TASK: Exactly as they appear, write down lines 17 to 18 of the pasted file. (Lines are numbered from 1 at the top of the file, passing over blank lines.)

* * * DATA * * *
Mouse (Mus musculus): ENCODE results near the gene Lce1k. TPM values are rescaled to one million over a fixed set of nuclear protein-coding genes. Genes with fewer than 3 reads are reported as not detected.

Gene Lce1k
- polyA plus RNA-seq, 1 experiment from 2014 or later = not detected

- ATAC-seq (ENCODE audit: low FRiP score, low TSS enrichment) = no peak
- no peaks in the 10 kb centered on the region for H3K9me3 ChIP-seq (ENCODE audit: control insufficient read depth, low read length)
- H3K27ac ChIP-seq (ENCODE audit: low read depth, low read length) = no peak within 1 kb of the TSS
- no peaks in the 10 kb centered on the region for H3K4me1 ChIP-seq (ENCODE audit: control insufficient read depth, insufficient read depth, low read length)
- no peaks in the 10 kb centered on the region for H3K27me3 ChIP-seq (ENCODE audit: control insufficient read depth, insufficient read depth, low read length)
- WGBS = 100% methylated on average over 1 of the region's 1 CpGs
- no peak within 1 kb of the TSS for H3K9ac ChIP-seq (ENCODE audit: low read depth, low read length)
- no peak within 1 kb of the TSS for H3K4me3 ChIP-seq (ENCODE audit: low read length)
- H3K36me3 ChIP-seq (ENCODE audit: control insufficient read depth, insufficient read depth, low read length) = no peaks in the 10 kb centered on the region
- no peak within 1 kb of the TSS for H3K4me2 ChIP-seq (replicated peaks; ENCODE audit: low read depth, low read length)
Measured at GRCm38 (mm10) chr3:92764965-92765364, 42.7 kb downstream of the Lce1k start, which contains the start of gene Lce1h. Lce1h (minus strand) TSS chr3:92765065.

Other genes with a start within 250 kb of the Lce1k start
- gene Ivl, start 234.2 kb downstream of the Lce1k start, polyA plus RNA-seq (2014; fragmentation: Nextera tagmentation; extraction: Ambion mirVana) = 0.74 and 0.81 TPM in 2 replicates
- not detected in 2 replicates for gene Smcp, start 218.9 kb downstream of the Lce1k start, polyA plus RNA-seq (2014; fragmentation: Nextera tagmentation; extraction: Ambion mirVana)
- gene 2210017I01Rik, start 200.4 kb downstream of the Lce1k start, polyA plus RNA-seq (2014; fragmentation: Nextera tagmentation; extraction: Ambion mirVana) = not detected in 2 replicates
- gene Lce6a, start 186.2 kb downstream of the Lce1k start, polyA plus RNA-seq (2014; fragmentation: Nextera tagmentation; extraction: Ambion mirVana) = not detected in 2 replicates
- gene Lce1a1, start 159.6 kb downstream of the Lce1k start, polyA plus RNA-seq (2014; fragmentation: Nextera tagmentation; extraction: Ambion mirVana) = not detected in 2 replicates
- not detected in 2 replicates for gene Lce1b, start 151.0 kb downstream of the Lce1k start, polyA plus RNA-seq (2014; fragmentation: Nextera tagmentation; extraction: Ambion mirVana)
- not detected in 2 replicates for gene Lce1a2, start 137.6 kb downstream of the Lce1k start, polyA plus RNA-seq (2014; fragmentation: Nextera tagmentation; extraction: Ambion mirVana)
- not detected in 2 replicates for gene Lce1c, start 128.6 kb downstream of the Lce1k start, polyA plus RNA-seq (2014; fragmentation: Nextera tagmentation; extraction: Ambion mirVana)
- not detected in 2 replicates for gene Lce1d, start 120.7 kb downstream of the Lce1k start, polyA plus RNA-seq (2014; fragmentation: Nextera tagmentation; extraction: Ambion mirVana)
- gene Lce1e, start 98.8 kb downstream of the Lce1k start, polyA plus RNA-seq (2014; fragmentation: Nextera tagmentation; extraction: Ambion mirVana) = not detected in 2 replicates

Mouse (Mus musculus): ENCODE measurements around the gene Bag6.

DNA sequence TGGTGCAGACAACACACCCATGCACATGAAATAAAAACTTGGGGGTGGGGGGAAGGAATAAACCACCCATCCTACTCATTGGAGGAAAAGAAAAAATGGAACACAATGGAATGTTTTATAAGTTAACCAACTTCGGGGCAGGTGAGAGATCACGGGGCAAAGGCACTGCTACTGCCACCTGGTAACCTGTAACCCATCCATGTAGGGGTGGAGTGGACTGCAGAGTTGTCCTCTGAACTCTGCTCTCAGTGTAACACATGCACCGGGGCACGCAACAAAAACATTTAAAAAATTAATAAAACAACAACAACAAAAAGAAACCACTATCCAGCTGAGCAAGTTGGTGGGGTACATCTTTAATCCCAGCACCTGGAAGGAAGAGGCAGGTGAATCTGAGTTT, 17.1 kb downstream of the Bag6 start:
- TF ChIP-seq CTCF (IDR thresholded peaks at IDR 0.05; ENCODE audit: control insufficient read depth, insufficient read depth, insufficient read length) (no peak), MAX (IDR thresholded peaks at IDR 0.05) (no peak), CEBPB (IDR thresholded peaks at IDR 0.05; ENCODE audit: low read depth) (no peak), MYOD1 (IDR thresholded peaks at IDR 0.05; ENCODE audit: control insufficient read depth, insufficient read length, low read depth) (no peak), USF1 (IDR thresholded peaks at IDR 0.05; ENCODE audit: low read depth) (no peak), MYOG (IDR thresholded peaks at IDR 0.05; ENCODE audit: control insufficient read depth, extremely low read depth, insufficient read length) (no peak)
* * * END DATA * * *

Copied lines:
- not detected in 2 replicates for gene Smcp, start 218.9 kb downstream of the Lce1k start, polyA plus RNA-seq (2014; fragmentation: Nextera tagmentation; extraction: Ambion mirVana)
- gene 2210017I01Rik, start 200.4 kb downstream of the Lce1k start, polyA plus RNA-seq (2014; fragmentation: Nextera tagmentation; extraction: Ambion mirVana) = not detected in 2 replicates